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Government to OK Pacific fish farming

By CALEB JONES Associated Press

HONOLULU -- As traditional commercial fishing is threatening fish populations worldwide, U.S. officials are working on a plan to expand fish farming into federal waters around the Pacific Ocean.

The government sees the move toward aquaculture as a promising solution to overfishing and feeding a hungry planet. But some environmentalists say the industrial-scale farms could do more harm than good to overall fish stocks and ocean health.

The National Oceanic and Atmospheric Administration is creating a plan to manage commercial fish farms in federal waters, the area of ocean from three to 200 miles offshore, around Hawaii and other Pacific islands.

The program is similar to one recently implemented by NOAA in the Gulf of Mexico. The farms in the Gulf and the Pacific would be the only aquaculture operations in U.S. federal waters, though there are smaller operations in state waters close to shore.

Fish farming has been practiced for centuries in Hawaii and around the world. But modern aquaculture, some environmentalists say, carries pollution risks and the potential for non-native farmed fish to escape and enter the natural ecosystem.

Most shellfish consumed in America comes from farms, and their methods are widely considered sustainable. However, some farms that grow carnivorous fish such as salmon have raised concerns about sustainability because they use wild-caught fish to feed the captive species.

There are three ways to farm fish: fully contained land-based systems that pump water in and out with little, if any, environmental impact; near-shore operations incorporating natural and man-made elements; and off-shore farms.

Former NOAA chief scientist and founder of ocean advocacy group Mission Blue Sylvia Earle said there are more environmentally sustainable and economically viable options than open-ocean aquaculture, which uses huge floating net-pens or submerged cages. "We have to make a choice with aquaculture," she said. "Is our goal to feed a large number of people? Or is our goal to create or to serve a luxury market?"

Last year, NOAA and the Scripps Institution of Oceanography put an economic value of $17 billion a year on the ocean off the west coasts of North and South America. That includes $4.3 billion from commercial and sport fishing and $12.9 billion for the capture of carbon.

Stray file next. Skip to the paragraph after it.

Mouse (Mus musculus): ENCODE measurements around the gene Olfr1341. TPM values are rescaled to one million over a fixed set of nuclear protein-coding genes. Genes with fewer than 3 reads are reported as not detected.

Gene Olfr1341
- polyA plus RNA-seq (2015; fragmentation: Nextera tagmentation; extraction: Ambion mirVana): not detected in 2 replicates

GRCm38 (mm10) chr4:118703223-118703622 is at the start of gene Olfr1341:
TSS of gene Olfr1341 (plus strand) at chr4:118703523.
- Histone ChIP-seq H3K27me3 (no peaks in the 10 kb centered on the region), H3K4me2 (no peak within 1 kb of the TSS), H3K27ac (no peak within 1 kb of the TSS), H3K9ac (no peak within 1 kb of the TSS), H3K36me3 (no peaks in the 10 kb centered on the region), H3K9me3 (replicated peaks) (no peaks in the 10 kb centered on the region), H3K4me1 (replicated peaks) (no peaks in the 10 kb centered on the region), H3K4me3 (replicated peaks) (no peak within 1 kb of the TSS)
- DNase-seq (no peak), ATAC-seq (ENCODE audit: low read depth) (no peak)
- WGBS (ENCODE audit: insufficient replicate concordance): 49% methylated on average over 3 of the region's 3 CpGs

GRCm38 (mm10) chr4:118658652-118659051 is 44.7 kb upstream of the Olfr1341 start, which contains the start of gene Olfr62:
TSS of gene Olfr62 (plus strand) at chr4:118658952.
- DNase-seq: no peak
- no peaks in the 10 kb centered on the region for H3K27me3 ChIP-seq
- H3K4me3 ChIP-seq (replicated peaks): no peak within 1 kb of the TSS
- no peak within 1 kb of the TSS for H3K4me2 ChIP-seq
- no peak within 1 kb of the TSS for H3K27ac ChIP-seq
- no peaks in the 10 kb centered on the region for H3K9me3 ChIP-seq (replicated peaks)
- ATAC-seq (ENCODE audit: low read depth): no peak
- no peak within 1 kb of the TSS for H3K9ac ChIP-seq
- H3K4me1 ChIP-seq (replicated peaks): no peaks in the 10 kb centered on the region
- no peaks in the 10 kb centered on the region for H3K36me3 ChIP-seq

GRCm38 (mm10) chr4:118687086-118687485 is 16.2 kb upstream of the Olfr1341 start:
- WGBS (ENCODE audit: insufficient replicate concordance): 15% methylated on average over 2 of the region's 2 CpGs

New technologies are being developed for open-ocean aquaculture, and many U.S. companies are sending their crews overseas to farm, according to NOAA officials.

"The U.S.'s view is we'd rather have these U.S. companies pursuing these opportunities in a sustainable, environmentally sound way in the U.S.," said Michael Tosatto, NOAA's National Marine Fisheries Service regional administrator.

Many foreign operations have U.S. companies supplying the breed stock, then the fish are grown and sold back to the U.S. as imported seafood. U.S.-farmed fish in 2014 was valued at $1.3 billion, Tosatto said, and constitutes 19 percent of the nation's seafood production.

That amounts to only 1 percent of the global farmed product.

NOAA has been trying to establish an aquaculture industry in federal waters for many years. But attempts to get legislation to implement open-sea aquaculture have failed.

NOAA says researchers off Hawaii's Big Island are studying ways to make open ocean farming safe and efficient. They are studying different techniques and species to better understand probelms the industry could face.

Native Hawaiians have long practiced sustainable aquaculture. They build walls around shoreline areas, allowing fresh water from the mountains and salt water from the ocean to flow in and out. Fish enter through slotted gates, and can't get back out. The ponds are monitored to make sure they are healthy, mimicking nature.

"Our ancestors, they could ... sustainably feed themselves no problem," said Luka Mossman, a Native Hawaiian who grew up working on a traditional fish pond and is now helping study and restore such ponds with the nonprofit environmental group Conservation International.

"You constantly watch how the natural system works, and you adapt to that. You don't try and adapt the natural system to work for you," he said.

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